The Looby family from Cashel who came along to support the presentation of the artifacts to the Spike Island museum
On Sunday last mementos of the life of William Looby, Bohermore, Cashel were presented to the Independence Museum at Spike Island.
While still a youth William threw himself wholeheartedly into the Sinn Fein movement and later joining the Irish Volunteers, he did an amount of valuable work in the advancement of Republican ideals.
Because of his sympathies and activities in the cause of Irish Independence, he came to the notice of the British authorities, and was arrested early in 1921. Initially interned in Tipperary Town, he was transferred to Kilworth and eventually moved to Spike Island on April 19 as an internee. He was held there until November 21, when he was moved to Maryboro, where he was held until released after the Truce.
While an internee on Spike Island William wrote regularly to his family. Fortunately some of these letters survive and a cache of thirty of them provide a great insight into the life of the internee at the time. One has to remember that all communications to the outside were censored by the prison censor so we don’t get a complete picture, but it is possible to read between the lines in many places.
As well as the letters other mementos include a revolver, a Claddagh ring made from a florin, which was smuggled into the prison in the bottom of a bag of sugar.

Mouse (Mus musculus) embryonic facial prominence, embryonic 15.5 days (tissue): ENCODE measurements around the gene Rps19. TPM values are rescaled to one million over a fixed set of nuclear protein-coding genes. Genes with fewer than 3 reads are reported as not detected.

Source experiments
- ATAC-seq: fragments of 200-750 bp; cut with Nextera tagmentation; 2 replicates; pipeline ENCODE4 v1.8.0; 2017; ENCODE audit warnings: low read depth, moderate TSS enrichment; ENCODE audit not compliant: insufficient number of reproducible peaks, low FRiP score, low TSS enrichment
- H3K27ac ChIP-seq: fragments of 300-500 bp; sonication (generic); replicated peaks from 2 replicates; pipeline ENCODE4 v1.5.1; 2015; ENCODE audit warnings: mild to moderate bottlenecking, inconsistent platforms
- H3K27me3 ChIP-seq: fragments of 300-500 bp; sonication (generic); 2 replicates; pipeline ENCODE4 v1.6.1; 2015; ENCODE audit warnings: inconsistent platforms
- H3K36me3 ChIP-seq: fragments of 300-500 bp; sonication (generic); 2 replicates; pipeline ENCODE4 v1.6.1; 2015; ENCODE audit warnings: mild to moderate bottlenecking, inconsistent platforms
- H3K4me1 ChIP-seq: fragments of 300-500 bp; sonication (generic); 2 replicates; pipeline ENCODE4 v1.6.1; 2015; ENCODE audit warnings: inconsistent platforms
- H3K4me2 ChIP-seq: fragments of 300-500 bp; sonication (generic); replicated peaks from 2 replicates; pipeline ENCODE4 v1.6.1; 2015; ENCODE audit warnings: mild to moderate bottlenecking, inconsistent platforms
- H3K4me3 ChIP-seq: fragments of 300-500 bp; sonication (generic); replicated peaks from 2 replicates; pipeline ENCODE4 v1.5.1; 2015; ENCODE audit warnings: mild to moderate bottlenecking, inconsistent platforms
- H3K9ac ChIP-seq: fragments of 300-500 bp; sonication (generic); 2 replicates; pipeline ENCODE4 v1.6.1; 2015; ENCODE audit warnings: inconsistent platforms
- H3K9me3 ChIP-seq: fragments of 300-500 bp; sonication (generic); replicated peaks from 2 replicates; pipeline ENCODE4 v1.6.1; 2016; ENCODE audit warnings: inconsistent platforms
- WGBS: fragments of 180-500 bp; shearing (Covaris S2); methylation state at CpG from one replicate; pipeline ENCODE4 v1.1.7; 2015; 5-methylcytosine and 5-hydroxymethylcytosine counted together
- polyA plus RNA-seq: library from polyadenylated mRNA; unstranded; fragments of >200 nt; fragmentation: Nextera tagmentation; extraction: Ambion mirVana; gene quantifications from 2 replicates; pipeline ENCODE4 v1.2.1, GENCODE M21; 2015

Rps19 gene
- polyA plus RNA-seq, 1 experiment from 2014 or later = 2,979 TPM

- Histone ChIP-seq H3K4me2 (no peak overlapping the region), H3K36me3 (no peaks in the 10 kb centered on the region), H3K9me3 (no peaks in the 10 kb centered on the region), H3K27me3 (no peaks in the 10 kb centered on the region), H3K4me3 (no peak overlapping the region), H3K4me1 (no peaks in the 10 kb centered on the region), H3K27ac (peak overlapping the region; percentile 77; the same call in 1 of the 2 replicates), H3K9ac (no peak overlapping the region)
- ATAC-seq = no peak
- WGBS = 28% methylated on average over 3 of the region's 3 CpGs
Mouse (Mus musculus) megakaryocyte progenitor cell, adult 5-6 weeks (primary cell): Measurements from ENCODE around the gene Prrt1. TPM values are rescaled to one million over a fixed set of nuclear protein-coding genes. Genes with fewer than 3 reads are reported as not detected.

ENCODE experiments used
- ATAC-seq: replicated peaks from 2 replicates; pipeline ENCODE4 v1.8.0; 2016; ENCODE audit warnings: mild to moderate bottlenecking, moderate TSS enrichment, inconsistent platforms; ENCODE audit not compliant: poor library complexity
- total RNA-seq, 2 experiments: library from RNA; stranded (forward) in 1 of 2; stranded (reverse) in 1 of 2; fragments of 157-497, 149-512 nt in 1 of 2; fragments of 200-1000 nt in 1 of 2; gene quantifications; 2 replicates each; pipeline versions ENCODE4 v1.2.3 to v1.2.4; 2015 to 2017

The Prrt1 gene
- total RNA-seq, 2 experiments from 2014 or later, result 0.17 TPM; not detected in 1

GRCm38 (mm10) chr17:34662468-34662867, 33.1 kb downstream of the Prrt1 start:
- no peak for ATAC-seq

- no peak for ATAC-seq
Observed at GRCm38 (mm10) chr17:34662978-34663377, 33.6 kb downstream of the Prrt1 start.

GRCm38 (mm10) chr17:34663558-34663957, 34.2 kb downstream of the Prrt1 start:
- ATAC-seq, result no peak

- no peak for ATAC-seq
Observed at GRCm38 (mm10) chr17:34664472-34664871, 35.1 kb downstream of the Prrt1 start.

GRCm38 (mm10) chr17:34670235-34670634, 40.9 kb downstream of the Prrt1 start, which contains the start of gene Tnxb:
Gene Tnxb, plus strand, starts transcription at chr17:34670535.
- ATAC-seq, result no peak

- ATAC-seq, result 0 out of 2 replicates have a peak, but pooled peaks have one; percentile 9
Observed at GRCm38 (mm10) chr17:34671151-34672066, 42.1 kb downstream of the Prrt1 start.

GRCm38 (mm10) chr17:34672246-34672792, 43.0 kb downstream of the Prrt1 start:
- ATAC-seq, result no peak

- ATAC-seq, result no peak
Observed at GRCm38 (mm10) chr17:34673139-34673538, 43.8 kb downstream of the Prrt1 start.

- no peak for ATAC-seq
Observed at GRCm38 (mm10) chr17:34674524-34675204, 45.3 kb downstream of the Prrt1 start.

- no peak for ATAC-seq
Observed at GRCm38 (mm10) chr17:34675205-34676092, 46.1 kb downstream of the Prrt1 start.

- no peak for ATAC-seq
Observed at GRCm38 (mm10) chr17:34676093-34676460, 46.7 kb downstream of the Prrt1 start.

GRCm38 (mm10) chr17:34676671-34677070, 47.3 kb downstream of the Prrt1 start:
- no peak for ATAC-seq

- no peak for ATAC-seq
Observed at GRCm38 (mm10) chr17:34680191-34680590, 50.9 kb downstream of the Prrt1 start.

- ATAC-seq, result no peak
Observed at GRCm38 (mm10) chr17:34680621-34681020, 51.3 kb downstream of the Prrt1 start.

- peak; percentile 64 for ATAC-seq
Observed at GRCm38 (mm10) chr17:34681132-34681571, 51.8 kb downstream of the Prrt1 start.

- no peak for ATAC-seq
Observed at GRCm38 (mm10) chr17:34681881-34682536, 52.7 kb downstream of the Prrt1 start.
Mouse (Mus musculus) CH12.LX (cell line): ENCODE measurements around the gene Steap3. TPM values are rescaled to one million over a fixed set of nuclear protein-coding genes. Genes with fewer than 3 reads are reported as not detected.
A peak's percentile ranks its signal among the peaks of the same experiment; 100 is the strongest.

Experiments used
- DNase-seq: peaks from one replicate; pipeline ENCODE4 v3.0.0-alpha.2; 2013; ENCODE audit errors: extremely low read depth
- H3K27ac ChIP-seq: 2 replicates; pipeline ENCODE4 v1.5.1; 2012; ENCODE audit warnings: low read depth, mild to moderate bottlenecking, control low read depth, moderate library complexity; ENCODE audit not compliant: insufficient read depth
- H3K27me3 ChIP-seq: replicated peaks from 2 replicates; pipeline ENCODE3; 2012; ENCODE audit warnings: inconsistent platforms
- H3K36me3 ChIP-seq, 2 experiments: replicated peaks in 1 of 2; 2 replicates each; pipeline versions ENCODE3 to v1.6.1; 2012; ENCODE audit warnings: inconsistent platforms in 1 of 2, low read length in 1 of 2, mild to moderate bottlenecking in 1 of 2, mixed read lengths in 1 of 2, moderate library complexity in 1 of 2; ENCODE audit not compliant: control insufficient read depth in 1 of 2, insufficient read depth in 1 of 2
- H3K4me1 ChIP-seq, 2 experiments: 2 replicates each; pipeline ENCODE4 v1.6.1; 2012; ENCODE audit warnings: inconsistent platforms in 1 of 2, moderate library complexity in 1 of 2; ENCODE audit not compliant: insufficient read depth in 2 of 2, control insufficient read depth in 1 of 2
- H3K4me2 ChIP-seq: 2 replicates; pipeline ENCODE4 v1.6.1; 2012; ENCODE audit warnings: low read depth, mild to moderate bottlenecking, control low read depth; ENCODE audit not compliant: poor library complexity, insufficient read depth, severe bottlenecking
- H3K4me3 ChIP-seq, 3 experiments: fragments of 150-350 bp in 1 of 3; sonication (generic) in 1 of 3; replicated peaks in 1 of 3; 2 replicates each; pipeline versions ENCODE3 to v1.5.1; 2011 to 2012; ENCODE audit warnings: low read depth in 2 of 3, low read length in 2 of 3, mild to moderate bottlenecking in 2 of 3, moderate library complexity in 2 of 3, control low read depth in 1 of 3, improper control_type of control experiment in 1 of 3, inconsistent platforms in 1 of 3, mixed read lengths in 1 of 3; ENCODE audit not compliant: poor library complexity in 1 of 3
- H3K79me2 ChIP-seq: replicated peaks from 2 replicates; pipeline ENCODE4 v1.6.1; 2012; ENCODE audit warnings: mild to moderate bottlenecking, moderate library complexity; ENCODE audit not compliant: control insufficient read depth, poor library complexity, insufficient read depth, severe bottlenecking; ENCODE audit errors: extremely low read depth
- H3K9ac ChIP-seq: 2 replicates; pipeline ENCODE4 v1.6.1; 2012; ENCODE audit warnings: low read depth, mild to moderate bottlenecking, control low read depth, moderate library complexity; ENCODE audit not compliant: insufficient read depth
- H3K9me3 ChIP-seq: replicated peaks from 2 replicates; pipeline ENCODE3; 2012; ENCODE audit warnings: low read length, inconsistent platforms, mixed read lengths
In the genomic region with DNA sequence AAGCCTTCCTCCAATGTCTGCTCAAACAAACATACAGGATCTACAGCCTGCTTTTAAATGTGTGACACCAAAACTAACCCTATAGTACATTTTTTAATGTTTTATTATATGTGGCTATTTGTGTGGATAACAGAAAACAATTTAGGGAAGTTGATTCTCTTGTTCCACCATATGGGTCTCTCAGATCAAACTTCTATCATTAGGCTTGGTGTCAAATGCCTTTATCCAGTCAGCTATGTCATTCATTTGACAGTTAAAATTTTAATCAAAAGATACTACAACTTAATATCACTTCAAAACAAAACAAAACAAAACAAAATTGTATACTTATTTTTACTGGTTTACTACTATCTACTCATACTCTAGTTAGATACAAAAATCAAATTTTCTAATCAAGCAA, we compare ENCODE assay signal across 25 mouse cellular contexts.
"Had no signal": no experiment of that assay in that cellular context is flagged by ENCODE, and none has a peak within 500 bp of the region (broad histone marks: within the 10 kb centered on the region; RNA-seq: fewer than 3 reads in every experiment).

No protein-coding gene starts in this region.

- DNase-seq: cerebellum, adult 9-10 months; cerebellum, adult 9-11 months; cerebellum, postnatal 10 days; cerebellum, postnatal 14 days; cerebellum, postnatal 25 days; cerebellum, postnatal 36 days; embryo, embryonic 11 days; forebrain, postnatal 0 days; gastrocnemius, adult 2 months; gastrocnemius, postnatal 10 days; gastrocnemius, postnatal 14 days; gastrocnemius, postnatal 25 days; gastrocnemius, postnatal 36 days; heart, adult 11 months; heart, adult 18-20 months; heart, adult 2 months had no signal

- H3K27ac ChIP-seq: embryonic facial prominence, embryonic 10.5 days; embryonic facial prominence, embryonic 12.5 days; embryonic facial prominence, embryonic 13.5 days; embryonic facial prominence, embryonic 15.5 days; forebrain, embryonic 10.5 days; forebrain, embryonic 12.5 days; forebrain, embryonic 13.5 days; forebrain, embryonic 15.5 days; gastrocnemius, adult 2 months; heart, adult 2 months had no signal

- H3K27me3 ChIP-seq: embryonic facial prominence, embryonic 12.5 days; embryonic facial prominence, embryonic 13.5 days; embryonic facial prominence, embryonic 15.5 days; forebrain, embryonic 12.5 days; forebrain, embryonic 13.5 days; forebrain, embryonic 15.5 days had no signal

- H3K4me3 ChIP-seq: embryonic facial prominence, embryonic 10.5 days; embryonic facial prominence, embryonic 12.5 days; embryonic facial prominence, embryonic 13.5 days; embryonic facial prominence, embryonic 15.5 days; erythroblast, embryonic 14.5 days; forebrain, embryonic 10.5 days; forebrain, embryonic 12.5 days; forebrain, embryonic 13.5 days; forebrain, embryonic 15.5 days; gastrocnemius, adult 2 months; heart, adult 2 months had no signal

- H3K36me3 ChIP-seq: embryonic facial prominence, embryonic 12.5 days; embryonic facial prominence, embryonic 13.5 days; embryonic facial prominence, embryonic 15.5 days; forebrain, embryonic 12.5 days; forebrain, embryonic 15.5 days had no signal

A number of telegrams informing his family of his change of prison, including one sent on September 25, 1921, just 100 years to a day when it was presented to the museum.
Also included was the official document of his arrest, and his IRA service medal with his name stamped on the back.
Overall, a significant collection of material and they were received by Tom O’Neill, representing the museum, who has written a book on the 400 internees on the island in 1921.
He was particularly pleased to receive the collection from Sr. Carmel (Madgie Looby), the only living child of William and Anne Marie Looby, who was accompanied on the day by her grand nephews and nieces in Cashel.
It was an emotional occasion for Sr. Carmel, whose father died before she was 5 years old and her mother, when she was only sixteen years of age. She had hoped to make this presentation two years ago, but Covid intervened and prevented it taking place.
Readers may like to know that her mother, Anne Marie Burke from Sligo, was also famous. She was in Croke Park on Bloody Sunday, went onto the field during the mayhem and covered the dead body of Sean Hogan with her coat. While doing so a fragment hit her glasses, cracking one of the lenses causing some blood. Sr Carmel presented the pair of glasses with their blood-stained lens to the Croke Park museum last year on the centenary of Bloody Sunday!
Subscribe or register today to discover more from DonegalLive.ie
Buy the e-paper of the Donegal Democrat, Donegal People's Press, Donegal Post and Inish Times here for instant access to Donegal's premier news titles.
Keep up with the latest news from Donegal with our daily newsletter featuring the most important stories of the day delivered to your inbox every evening at 5pm.